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How are lasers used to treat eye complications?

Laser therapy is used to directly burn cancer cells in the eye. Because this technique is focused and powerful, it can be useful for treating small melanoma tumors. It is particularly useful in situations where radiation therapy would risk damaging the optic nerve. However, there is a risk that laser therapy could cause damage to the eye.

There are two different ways that lasers are used to treat eye diseases:

Thermal Lasers (Argon and Krypton). The light is converted to heat when it reaches the eye.

The heat is used to:

  • Seal blood vessels (veins and arteries) that are bleeding or leaking fluids
  • Destroy abnormal tissue such as a tumor
  • Bond the retina to the back of the eye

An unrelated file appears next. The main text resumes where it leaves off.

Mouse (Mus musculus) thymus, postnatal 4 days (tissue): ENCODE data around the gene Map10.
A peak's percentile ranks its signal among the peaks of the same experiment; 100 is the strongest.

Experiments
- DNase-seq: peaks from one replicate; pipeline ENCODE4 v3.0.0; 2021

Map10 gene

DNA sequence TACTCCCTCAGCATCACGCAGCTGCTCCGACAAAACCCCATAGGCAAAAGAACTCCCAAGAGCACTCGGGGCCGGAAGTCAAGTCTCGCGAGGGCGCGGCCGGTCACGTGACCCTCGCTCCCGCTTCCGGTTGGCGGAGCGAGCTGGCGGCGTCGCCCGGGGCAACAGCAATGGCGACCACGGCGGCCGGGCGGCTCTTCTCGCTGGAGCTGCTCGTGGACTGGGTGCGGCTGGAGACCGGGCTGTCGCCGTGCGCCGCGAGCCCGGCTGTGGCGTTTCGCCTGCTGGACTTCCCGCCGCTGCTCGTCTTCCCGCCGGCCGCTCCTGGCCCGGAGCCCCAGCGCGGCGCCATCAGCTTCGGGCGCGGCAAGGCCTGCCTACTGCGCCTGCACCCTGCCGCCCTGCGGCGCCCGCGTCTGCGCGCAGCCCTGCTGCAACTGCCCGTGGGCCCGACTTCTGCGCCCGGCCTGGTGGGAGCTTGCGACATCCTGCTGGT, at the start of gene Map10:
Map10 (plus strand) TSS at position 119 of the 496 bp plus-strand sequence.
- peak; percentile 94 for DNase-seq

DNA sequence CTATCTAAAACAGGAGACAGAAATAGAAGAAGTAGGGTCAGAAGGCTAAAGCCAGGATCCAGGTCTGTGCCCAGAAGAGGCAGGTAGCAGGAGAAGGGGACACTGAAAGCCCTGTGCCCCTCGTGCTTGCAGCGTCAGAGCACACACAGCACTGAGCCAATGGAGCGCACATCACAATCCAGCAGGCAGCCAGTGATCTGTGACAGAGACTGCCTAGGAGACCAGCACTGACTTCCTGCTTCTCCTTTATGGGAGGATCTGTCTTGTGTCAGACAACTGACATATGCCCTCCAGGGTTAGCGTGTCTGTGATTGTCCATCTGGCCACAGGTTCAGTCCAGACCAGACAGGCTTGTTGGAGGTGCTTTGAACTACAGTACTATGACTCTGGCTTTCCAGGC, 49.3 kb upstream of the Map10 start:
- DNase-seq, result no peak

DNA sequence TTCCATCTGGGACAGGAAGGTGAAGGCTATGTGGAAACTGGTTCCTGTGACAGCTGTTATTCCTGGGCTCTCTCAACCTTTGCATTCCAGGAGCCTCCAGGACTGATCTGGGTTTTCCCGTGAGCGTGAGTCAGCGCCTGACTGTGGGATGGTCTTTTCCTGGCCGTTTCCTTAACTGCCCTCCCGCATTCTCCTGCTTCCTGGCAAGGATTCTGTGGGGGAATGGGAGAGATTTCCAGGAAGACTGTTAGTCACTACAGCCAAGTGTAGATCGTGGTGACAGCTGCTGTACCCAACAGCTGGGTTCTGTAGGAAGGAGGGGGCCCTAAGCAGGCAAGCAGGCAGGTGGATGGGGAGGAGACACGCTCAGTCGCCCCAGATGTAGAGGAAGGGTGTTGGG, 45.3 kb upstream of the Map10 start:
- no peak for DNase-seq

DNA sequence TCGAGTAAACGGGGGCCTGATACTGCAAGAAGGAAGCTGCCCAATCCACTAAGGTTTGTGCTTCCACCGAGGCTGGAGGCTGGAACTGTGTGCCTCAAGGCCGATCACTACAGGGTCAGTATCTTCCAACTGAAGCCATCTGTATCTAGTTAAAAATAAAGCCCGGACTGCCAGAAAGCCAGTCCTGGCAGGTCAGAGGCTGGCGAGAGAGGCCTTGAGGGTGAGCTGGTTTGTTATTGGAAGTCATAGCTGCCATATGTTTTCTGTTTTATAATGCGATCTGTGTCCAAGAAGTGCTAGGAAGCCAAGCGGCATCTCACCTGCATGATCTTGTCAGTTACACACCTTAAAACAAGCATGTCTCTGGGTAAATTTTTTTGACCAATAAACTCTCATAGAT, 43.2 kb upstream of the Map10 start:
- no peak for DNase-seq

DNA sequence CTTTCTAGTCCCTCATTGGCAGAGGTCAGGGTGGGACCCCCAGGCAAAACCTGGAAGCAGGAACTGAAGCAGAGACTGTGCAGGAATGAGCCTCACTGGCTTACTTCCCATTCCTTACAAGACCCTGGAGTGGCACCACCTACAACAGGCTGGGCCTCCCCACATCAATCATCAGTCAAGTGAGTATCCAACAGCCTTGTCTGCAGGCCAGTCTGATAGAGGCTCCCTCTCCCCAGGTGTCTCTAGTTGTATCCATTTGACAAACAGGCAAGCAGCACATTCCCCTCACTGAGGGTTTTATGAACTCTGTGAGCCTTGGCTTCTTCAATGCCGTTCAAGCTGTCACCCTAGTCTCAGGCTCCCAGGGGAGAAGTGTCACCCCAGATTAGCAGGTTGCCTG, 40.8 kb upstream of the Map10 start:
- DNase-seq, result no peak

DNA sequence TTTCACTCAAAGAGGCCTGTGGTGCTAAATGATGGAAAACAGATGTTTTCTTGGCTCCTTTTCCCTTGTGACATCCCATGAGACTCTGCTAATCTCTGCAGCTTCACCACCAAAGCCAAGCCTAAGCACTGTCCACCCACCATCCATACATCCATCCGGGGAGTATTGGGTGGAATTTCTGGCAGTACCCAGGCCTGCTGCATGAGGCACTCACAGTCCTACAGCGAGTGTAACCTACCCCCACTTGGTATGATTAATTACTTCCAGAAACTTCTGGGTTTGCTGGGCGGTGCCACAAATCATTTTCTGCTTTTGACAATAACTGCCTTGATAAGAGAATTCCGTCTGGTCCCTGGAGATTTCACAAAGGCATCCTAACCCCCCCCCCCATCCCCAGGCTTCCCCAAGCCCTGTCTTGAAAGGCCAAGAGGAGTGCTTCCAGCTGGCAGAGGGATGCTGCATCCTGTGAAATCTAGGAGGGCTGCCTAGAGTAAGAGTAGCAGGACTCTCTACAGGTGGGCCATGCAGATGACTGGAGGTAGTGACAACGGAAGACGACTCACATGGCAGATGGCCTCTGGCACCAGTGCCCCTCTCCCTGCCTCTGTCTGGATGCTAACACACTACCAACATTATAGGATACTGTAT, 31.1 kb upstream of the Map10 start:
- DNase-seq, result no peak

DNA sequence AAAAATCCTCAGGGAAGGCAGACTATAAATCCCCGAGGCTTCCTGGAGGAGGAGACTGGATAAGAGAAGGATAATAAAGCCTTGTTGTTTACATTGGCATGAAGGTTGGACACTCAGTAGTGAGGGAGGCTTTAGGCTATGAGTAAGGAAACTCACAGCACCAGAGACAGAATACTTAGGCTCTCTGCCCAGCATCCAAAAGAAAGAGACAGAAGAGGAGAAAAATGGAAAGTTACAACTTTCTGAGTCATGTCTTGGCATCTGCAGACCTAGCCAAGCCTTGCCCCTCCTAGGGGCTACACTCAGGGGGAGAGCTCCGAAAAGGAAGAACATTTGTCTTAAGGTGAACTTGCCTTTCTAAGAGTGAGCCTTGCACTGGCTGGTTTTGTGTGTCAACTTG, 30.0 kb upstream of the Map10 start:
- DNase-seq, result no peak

• Open the eye’s filtration system for glaucoma treatment
  • Create an opening in the iris for treatment of narrow-angle glaucoma

Photodisruptive Lasers (YAG and Excimer). The light cuts or sculpts the tissue, similar to a knife. The beam of light is used to:

  • Cut thin membranes inside the eye that are blocking vision
  • Change the shape of the eye’s surface.

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Important: This content reflects information from various individuals and organizations and may offer alternative or opposing points of view. It should not be used for medical advice, diagnosis or treatment. As always, you should consult with your healthcare provider about your specific health needs.